Restorative Neurology of Spinal Cord Injury

Neurobiological Problem and Novel Methods for Assessment and Intervention

Vancouver: American Congress on Rehabilitation Medicine, 9-13 October, 2012.

Keith Tansey, MD PhD, Barry McKay, Shepherd Center, Atlanta, GA;  Justin Brown, MD, University of California, San Diego, San Diego, CA

Little work has linked the neurophysiology of the injured spinal cord to its capacity to express the sensorimotor control needed for functional recovery. Nor has the field focused effort on improving neurorehabilitation to address specific sensorimotor control profiles across our patients. This is related to most clinical assessment tools only characterizing how well a patient performs a behavior, the speed of walking for instance. Slow walking could be due to weakness despite normal patterns of muscle activation OR because of disordered muscle activation (co-contractions, dysynergias) with normal strength. It is unlikely that a single intervention would help both of these sensorimotor control profiles. Therefore, it will be important to characterize and follow features of sensorimotor control, and their capacity for plasticity in the face of therapeutic intervention, to best develop future neurorehabilitation strategies. Work has now been started from this new frame of reference.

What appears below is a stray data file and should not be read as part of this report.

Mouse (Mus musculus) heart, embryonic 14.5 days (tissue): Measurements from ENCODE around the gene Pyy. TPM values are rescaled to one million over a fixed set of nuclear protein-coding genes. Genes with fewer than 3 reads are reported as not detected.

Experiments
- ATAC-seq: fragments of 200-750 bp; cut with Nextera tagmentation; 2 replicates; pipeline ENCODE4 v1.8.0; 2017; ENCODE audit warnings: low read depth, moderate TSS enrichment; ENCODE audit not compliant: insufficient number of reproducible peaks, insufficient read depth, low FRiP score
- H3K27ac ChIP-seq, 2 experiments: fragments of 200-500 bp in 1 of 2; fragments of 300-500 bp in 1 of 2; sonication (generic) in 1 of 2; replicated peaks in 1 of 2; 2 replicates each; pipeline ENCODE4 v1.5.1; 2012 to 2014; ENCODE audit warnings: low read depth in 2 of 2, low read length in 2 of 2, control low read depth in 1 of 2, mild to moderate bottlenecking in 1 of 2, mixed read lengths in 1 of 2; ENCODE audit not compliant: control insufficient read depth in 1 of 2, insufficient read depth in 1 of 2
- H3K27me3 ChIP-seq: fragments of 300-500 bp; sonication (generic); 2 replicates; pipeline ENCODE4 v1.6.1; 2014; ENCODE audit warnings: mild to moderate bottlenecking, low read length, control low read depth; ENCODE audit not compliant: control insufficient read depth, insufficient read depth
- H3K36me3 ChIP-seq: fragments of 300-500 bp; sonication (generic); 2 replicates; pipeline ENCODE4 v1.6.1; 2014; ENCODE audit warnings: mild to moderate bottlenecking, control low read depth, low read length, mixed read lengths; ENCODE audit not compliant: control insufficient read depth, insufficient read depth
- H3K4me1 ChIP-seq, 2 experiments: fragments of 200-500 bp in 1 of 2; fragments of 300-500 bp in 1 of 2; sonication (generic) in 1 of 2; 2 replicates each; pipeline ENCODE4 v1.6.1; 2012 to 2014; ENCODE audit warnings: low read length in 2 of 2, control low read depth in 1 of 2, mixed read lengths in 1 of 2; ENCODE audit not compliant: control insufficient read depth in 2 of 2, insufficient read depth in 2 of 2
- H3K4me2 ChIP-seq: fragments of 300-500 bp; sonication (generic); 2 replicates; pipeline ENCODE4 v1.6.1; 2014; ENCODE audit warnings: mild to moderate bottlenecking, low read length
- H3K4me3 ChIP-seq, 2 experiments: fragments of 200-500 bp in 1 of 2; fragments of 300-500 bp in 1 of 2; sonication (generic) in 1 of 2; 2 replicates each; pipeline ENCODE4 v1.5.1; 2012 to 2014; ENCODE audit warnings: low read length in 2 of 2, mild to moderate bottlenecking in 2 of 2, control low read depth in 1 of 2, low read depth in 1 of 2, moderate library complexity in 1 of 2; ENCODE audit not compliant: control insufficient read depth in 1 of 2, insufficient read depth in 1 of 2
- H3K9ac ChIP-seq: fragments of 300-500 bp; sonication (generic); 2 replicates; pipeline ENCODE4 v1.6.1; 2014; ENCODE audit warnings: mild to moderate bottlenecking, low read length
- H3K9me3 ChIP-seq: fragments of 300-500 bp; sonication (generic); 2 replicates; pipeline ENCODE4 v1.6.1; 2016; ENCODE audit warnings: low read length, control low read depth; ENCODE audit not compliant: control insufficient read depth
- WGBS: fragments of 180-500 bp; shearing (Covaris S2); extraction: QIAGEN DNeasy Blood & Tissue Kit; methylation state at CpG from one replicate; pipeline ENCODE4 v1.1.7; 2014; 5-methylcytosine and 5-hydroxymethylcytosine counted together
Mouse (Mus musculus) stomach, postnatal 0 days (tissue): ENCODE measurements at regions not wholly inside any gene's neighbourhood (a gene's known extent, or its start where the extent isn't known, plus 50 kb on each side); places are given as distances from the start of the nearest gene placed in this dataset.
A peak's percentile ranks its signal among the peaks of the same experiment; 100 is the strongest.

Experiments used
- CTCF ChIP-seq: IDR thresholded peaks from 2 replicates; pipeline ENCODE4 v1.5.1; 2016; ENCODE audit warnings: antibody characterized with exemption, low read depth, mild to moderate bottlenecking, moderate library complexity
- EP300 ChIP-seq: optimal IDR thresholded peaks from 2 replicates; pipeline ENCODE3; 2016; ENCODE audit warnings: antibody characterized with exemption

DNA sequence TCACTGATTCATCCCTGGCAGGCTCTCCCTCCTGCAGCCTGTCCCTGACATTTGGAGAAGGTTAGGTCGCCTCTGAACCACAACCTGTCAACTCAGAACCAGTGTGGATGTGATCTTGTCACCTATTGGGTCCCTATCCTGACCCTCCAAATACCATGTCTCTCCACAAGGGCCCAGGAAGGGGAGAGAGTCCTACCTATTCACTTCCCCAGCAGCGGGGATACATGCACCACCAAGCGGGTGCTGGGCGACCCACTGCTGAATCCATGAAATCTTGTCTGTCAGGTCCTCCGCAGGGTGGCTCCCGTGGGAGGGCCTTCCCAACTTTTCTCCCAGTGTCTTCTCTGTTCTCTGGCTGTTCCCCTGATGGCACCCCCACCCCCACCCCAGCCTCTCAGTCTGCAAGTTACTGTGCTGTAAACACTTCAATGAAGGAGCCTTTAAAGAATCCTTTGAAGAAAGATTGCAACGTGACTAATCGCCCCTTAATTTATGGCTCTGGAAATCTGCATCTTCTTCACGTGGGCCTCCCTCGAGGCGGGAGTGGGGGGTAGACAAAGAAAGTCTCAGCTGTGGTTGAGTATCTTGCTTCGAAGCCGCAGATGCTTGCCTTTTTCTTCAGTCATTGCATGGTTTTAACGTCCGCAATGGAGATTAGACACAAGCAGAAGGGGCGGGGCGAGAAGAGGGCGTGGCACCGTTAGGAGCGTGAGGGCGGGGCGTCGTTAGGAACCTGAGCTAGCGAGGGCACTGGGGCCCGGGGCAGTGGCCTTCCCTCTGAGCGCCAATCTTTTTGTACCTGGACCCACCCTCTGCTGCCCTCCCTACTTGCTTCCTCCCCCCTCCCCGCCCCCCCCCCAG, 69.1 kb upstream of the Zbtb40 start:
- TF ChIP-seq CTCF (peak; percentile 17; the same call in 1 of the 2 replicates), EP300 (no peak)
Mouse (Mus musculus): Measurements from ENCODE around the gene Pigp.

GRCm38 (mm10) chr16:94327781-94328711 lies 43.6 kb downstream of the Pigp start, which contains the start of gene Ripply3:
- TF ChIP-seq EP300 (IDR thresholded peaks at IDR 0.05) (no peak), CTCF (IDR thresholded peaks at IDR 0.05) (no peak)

In the symposium, Tansey, a neurologist, will review what SCI means for neural circuits above, across, at and below the level of injury. Next, McKay, a research electrophysiologist, will report how the Brain Motor Control Assessment characterizes and tracks changes in spinal cord neurophysiological profiles. Brown, a neurosurgeon, will then describe surgical approaches to restoring function, including peripheral nerve reconnections to re-establish voluntary control of muscles below the SCI. Finally, Tansey will report on activity based therapies to engender plasticity and functional recovery and how they could be augmented, specifically by spinal cord stimulation.

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